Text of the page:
Posh is the first show of the season for the Sheffield University Theatre Company and by god does it start it with a bang. The cast and crew do a fantastic job bringing giving us mere peasants a good old look into the inner workings of Britain’s elite with style and punch.
The show stars The Riot Club, a fictional all male, exclusive dining club with a striking resemblance to the infamous Bullingdon Club of Oxford University, as they prepare for their once a term blow off. As the previous two term’s dinners have been cancelled due to exposure of their extravagance to the press, the boys want to make it something truly special. With a name like The Riot Club, you know that they aren’t just here for the food. The alcohol flows and the chanting persists as the boys toast their way through their deluded wet dream of imperialism, scoffing and huzaring at the mere presence of those below them.
With the current political climate in Britain, this show couldn’t come at a better time. It really makes you wonder what the Eton duo of Cameron and Johnson really got up to in their time at Oxford. For all of this shows strengths, its one weakness comes from how you perceive it. If you view it as a parody, you may be disappointed as the antics feel all too real, with nothing feeling like an exaggeration. The show does have its comedic moments; however as the second act lingers you really get to see how vile these characters are.
The club is something that has been going on for generations, with stories ranging from excessive to downright ridiculous. However, with this comes the anxiety of the newer member to outperform their predecessors and become an absolute legend. There is perhaps no better example of this than Guy (Martha Roberts) and Dimitri’s (Mark Mehta) consistent and hilarious battle to give the boys a night to remember.
What makes this more entertaining is the ease in which these legendary schemes and plans come to the likes of Harry, (Callum Tipton) whose suave calmness floods the stage. Special mentions have to go out to Toby (Polly Sculpher) who gives yet another master class in drunken acting and the incredibly vile Alistair (Chloe Christian) who makes your blood boil for at least 20 minutes after the curtains have closed. Alistair comes off as some sort of bastard child between Lucius Malfoy and Margaret Thatcher and it’s something truly sinister to behold.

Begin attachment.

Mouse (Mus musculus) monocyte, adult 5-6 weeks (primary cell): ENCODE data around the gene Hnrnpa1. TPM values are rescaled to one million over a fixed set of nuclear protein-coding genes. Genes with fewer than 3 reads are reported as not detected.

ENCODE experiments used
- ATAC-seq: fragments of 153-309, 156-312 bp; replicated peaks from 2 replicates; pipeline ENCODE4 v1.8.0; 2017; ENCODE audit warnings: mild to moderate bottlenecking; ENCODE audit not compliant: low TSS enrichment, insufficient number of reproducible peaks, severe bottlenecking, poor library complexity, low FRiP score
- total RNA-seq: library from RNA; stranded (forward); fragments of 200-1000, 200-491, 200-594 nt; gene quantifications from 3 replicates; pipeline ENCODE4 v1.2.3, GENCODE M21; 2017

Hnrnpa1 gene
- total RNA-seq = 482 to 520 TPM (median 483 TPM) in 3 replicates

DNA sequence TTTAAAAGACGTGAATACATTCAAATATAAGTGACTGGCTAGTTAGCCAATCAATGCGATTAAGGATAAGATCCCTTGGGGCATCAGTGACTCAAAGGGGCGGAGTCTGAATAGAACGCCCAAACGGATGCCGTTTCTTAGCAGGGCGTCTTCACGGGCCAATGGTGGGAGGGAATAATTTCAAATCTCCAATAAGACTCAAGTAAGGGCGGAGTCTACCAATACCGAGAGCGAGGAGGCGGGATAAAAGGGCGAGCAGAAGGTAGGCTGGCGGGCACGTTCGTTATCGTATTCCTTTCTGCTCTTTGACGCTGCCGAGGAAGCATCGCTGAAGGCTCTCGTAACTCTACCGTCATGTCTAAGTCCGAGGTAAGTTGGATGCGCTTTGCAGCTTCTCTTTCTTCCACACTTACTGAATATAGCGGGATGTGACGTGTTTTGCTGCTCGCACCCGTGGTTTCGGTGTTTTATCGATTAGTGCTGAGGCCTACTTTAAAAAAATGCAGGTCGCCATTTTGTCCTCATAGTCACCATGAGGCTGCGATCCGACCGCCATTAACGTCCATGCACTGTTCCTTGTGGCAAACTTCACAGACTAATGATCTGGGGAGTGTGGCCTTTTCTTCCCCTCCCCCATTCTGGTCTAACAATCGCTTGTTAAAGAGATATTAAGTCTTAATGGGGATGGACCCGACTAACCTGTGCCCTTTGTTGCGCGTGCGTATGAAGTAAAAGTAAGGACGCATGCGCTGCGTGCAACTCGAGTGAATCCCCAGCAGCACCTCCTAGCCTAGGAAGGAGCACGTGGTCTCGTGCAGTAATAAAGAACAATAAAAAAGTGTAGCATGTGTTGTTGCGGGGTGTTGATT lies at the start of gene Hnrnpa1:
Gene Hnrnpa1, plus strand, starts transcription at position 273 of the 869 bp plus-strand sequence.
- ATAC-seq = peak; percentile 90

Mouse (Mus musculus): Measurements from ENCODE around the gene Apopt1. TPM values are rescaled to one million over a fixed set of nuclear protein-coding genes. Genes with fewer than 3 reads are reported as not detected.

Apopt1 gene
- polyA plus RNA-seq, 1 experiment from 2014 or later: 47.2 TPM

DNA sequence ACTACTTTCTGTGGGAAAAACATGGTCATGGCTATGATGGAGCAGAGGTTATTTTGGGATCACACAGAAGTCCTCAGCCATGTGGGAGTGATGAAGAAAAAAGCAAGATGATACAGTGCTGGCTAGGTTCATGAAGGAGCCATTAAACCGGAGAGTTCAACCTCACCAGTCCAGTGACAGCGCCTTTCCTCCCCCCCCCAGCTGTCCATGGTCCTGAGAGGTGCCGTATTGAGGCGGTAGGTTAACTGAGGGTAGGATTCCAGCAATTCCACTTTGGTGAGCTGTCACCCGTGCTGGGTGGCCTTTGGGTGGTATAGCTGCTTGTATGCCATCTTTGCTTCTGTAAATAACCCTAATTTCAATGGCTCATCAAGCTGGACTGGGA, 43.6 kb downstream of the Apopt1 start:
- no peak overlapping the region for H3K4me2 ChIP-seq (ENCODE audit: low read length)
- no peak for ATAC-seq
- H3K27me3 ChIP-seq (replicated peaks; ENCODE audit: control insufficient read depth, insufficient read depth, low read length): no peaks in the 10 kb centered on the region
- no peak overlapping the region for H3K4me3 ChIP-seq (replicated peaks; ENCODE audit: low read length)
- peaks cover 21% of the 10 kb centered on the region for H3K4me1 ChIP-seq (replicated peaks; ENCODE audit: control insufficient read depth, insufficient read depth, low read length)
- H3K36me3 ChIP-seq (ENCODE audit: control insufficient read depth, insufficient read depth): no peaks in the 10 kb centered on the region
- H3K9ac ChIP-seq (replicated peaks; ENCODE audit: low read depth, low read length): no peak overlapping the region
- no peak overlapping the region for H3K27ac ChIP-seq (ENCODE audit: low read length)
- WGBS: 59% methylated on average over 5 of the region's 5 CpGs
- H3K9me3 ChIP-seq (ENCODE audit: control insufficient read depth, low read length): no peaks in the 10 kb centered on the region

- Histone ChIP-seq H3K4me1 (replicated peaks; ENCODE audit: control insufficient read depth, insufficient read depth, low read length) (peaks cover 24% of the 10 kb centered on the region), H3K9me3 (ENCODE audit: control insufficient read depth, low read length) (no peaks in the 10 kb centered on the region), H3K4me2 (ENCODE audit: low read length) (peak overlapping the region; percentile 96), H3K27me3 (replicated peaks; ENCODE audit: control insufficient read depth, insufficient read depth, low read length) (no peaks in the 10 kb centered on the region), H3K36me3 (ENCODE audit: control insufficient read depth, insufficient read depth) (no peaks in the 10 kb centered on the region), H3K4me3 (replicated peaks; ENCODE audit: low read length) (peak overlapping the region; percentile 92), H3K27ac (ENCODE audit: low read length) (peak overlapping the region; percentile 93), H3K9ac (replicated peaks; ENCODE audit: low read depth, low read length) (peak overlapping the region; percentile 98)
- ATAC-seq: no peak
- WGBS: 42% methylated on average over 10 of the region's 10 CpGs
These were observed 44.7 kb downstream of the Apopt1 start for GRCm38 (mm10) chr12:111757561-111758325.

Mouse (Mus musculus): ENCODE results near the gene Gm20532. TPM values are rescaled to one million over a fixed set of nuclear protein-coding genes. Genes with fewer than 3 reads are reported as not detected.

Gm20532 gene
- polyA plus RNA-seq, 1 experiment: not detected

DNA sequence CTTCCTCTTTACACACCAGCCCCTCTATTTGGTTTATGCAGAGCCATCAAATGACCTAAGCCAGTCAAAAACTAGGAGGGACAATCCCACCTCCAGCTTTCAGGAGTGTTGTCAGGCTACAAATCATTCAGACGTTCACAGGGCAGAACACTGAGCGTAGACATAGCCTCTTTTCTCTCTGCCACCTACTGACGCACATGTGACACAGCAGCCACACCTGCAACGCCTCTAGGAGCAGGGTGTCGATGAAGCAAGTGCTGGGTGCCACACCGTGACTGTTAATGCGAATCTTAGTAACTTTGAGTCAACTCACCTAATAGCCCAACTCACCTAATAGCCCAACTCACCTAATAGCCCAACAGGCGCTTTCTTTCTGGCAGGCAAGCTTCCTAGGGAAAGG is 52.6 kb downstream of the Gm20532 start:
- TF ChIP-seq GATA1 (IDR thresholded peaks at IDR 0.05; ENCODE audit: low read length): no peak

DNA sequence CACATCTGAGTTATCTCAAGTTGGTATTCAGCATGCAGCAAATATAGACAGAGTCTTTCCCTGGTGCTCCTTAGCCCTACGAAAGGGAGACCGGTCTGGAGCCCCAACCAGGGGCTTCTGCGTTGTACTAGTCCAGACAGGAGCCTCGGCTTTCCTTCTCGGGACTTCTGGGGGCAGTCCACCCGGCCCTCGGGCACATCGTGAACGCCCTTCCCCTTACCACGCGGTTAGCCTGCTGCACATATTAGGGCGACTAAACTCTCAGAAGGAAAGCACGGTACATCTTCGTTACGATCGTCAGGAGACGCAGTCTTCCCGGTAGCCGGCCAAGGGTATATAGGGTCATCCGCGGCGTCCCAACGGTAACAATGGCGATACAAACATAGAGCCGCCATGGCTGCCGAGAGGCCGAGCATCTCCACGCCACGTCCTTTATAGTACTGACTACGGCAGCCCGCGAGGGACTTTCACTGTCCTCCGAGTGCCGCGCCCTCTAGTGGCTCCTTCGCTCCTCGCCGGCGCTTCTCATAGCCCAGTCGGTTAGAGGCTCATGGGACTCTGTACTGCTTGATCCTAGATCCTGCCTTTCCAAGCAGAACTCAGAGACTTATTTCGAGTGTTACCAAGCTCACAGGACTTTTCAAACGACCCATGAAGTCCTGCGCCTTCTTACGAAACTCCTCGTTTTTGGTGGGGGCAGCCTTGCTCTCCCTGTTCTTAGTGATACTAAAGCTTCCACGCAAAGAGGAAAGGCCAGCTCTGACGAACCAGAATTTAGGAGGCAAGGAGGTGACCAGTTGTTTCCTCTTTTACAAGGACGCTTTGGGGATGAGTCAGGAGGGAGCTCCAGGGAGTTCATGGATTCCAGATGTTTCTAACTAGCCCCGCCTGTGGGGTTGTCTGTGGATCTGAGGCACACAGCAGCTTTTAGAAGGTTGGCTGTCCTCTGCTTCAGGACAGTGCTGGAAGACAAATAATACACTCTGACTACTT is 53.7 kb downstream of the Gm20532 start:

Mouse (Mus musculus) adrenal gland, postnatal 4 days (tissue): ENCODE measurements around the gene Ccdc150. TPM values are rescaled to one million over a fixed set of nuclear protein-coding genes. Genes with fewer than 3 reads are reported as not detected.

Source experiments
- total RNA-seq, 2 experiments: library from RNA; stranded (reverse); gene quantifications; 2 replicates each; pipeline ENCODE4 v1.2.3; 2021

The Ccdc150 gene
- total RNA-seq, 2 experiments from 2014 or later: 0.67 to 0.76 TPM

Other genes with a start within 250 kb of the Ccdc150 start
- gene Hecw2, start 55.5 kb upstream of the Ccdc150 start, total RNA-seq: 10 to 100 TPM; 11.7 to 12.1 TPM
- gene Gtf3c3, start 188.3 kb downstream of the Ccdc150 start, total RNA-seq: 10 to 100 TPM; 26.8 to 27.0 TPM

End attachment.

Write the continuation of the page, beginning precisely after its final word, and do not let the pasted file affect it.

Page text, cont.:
Everyone in the cast did an amazing role of capturing a different personality. I went into this thinking that a lot of the characters would mould together into some sort of super toff, but everyone feels unique. Sure you have your brainless ones, but the dim-witted George (Becky Danks) is perfectly balanced with the enthusiastic yet inexperienced Ed (Sebastian Belli). Even characters such as Miles (Ben Price) and Jeremy (Dan Mace) find their own distinguishing quirks despite their volume of lines. I don’t want to give any more away but Hugo (Jack Young) and the president James (Tom Boxall) also gave wonderful performances which allowed the show some twists that I didn’t expect.
I do feel incredibly sorry for the likes of Chris, Rachael and Charlie (Mike Alexander, Beth Dawson and Kirsty Magee) as they spend the night suffering those who can only be described as utter arses. They really do get it rough and it’s painful to watch.
Through all the stellar performances the real star has to be the set. The technical team have done a brilliant job of not only recreating a quaint countryside pub but also handing this shows technical requirements which are, quite frankly, as extravagant as the characters in the show.
Posh is one of those shows you have to see to believe and if you are the sort of person that gets outraged on Facebook about the government’s current condition, I dare you to sit and watch its origin.
Catch this show before it finishes on Saturday 27th February
Tickets and details are available from http://www.sutco.org/
Images by Joesph Priestley: https://www.facebook.com/joesampriest/?fref=ts